Copy editors of digital scholarship must take into account the medium of the project.
A digital publishing program like ours, which prides itself on being platform agnostic, offers exciting potential for variety in the look and feel of final publication formats but also ensures that some of the production processes typical within a press can never be completely standardized.
As I mentioned last week and will write more about in the future, we have a responsibility to host the projects we publish, and while that hosting environment might be centralized, the process of migrating a project there from its development environment is very much determined by its underlying structure. There isn’t a set of steps we can apply to all the projects in the production pipeline because each project requires a different approach.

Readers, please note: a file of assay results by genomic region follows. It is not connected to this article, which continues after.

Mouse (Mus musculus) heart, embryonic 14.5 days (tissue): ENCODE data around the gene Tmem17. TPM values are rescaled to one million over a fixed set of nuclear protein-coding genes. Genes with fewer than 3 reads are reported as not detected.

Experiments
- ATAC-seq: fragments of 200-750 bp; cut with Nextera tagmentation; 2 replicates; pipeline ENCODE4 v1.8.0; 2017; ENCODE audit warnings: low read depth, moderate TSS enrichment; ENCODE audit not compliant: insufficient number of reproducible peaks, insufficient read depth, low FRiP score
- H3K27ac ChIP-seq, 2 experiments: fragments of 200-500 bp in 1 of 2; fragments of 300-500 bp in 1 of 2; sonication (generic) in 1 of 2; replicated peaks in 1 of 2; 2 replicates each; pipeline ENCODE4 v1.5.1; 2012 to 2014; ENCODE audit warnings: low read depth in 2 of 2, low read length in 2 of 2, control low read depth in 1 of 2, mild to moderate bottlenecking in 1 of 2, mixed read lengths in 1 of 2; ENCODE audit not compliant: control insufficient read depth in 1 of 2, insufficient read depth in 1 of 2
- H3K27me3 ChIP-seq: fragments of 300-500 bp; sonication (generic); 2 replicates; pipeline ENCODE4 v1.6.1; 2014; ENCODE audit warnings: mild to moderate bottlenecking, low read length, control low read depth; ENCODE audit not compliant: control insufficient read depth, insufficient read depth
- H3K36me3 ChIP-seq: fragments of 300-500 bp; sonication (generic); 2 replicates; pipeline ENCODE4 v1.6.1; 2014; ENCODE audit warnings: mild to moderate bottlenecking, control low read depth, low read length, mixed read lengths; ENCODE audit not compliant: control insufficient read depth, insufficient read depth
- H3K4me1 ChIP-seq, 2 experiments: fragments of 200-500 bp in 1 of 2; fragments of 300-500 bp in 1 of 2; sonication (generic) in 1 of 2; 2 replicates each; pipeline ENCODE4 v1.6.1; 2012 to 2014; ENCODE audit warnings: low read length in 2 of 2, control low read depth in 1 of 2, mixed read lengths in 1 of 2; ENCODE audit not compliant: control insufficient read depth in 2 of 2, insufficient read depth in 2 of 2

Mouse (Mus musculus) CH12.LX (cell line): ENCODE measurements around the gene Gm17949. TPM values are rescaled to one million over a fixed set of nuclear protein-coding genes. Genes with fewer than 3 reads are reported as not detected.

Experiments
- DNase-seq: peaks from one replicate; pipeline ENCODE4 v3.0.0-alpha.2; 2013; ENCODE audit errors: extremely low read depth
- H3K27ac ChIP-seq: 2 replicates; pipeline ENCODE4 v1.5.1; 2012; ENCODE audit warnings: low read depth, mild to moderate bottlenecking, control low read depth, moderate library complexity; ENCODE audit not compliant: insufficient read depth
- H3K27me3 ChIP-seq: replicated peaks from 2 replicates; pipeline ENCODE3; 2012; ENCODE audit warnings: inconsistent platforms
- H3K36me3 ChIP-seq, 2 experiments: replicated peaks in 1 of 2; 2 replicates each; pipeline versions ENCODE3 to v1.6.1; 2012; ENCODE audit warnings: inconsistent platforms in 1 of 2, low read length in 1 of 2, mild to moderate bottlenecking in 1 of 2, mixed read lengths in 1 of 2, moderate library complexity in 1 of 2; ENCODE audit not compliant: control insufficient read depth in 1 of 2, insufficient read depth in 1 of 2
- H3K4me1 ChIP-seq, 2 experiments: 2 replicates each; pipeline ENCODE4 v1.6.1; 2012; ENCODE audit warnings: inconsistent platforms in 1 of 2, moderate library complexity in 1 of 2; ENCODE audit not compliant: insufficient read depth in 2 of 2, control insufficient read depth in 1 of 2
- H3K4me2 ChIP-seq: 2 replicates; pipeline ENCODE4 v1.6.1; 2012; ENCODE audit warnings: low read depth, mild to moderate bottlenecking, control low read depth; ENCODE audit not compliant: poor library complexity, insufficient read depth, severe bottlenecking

The process of copyediting a project must take into account the format and structure of the project.
Likewise, the process of copyediting a project must take into account the format and structure of the project. SUP, like any other established press, has a pretty streamlined process for this stage of production when it comes to books. Page counts normally indicate a ballpark timeframe for how long copyediting will take, and most professional copy editors are already familiar with the file types they’ll be working with. They are presumed to know how to leverage the affordances of basic software like Microsoft Word to manage and track their work. In other words, in most cases, a trained copy editor with a knowledge or specialization in the subject area knows exactly how to handle a manuscript and get the job done.